And my results could foreshadow the emergence of the methanol/ethanol economy, so I had better be circumspect in presenting my test results!

My test was a modification of a Supercat stove, made from a Michaels Craft Tin and a Dairyland small evaporated milk tin, using methanol fuel.
The vessel was a MSR Titanium Kettle containing one <measured> cup of cold (Sooke Lake Temperature) tapwater. I added fuel to the stove and priming pan, started the timer and lit the fuel in the priming pan.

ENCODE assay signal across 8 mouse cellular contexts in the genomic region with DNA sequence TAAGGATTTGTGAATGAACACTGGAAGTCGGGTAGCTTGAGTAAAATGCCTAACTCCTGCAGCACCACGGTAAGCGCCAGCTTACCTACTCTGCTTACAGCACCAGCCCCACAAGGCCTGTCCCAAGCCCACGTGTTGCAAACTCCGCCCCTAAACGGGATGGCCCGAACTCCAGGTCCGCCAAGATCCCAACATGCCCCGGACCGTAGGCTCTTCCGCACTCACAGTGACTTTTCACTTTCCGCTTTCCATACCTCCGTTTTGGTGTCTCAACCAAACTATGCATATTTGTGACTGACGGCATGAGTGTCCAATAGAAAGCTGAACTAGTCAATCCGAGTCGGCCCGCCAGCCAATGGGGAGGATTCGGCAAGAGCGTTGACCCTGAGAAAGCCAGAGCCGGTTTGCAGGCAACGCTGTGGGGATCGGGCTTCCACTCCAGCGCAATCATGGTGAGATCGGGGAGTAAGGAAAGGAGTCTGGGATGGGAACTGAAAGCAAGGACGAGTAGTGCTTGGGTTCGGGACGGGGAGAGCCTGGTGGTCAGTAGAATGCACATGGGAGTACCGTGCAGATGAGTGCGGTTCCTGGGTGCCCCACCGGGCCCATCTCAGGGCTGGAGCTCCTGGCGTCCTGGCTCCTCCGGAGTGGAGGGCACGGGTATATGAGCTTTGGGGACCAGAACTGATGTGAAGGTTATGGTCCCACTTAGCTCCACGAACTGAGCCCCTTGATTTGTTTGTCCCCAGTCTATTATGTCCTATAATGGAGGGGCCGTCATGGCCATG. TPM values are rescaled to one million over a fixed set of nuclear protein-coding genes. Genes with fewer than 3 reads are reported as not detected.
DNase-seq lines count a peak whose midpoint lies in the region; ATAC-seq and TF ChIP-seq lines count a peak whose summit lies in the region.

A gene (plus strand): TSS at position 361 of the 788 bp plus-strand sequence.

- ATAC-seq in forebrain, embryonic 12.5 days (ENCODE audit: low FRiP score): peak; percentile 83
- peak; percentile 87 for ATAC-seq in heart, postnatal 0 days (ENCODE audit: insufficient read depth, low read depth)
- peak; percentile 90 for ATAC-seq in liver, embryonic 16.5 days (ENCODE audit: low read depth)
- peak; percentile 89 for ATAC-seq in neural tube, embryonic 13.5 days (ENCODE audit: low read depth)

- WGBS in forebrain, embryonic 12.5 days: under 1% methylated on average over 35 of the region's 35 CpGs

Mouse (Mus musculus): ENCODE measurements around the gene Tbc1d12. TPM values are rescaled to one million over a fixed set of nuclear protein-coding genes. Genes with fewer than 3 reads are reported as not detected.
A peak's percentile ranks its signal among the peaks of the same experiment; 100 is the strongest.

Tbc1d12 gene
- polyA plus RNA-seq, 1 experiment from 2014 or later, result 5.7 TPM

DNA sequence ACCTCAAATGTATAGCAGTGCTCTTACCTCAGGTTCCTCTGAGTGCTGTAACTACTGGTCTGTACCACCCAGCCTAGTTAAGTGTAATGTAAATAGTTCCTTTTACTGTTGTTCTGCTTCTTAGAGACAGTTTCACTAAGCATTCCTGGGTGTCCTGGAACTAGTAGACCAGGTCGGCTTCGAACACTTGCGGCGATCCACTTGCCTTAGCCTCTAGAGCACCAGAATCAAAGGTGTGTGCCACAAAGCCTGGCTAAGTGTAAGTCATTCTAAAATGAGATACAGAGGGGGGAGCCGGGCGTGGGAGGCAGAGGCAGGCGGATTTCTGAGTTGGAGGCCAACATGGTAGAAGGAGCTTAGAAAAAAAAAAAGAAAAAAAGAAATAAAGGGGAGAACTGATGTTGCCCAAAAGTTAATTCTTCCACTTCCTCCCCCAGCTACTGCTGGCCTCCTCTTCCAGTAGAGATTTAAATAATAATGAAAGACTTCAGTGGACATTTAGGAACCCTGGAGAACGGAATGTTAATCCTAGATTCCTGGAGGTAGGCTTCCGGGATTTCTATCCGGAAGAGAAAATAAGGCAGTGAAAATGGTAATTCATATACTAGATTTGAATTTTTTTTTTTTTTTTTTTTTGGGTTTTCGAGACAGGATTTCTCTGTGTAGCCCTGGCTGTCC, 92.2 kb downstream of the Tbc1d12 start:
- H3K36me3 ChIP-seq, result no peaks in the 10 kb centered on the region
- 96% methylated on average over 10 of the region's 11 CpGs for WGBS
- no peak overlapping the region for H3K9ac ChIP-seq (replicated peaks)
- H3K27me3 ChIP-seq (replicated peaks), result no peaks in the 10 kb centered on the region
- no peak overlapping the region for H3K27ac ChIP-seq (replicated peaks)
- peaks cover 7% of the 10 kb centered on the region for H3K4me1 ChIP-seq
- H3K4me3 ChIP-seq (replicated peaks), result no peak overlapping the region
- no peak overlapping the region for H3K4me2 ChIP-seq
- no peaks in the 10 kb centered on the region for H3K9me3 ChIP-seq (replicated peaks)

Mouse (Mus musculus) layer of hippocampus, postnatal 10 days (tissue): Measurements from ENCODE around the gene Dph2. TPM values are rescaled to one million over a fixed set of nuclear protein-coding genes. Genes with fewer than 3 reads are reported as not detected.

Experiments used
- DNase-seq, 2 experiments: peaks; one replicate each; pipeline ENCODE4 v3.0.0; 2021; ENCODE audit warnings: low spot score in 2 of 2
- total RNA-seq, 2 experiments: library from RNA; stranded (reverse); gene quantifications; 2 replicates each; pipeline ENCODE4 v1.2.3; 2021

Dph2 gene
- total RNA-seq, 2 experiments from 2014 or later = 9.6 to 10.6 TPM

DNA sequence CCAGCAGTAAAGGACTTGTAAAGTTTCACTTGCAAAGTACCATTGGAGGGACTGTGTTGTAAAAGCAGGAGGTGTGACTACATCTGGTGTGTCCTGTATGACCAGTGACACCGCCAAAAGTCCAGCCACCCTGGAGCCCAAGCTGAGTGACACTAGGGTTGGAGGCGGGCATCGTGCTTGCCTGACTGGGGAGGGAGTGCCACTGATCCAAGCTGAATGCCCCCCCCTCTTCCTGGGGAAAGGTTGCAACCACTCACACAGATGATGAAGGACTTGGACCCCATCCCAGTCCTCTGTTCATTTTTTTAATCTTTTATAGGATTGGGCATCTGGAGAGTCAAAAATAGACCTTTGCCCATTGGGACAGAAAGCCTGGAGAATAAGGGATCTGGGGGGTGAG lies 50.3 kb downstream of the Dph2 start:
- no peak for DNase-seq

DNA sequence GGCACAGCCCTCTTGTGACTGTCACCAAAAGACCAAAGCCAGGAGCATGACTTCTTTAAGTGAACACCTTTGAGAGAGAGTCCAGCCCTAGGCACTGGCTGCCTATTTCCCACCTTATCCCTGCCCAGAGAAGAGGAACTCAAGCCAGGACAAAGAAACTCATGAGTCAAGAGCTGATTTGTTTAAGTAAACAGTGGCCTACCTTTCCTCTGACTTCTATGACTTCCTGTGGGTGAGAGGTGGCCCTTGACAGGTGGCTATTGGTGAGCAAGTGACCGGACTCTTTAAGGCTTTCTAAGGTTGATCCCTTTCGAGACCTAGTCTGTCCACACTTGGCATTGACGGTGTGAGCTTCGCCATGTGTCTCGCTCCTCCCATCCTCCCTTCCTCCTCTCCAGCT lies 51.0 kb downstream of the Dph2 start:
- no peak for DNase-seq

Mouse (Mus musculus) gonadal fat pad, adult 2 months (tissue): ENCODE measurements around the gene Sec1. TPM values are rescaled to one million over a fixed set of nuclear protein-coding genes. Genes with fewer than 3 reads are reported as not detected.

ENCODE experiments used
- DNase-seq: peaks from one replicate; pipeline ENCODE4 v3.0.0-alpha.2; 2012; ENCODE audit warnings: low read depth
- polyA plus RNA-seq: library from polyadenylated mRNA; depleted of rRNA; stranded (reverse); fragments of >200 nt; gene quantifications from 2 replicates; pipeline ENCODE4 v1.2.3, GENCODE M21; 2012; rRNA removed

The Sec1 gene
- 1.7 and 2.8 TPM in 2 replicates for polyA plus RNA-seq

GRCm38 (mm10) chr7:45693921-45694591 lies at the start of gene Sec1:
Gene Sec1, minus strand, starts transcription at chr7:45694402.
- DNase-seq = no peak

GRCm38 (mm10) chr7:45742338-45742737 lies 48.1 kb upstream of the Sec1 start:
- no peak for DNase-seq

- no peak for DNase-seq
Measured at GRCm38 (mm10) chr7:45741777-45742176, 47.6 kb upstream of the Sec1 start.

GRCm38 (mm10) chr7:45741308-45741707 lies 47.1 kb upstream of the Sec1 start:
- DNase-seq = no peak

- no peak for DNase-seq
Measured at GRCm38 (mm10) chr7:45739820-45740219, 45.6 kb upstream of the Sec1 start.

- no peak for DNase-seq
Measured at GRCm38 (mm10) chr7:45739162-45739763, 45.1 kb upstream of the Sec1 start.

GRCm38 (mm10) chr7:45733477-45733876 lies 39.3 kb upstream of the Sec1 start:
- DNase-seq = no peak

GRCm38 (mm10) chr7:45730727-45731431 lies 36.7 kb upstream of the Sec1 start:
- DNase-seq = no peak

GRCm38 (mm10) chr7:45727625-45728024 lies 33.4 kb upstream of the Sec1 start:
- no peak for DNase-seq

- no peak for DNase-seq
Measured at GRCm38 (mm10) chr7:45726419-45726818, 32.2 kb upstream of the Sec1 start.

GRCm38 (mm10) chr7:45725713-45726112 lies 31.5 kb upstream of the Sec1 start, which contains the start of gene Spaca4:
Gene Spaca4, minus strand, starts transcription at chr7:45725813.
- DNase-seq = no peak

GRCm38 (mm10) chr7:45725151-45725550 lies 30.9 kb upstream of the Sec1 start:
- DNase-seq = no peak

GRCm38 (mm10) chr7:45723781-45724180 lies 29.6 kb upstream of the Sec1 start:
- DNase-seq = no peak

I found that when the Supercat was max loaded with fuel, the time was considerably lower, as the stove heats up much faster earlier, increasing the pressure on the alcohol to volatilize. So it would be better on a larger volume of water. This time was 3:30 to boil the cup. But there was a ton of alcohol left in the stove, leaving the stove burning hot and over half full at the end of the test. When test was repeated with about enough methanol to boil the cup (plus a bit extra - how much extra?) the time to roiling boil was over 6 minutes. So if the stove had exactly the right amount to boil the water the time would probably be around seven minutes, assuming linear effects throughout the scale.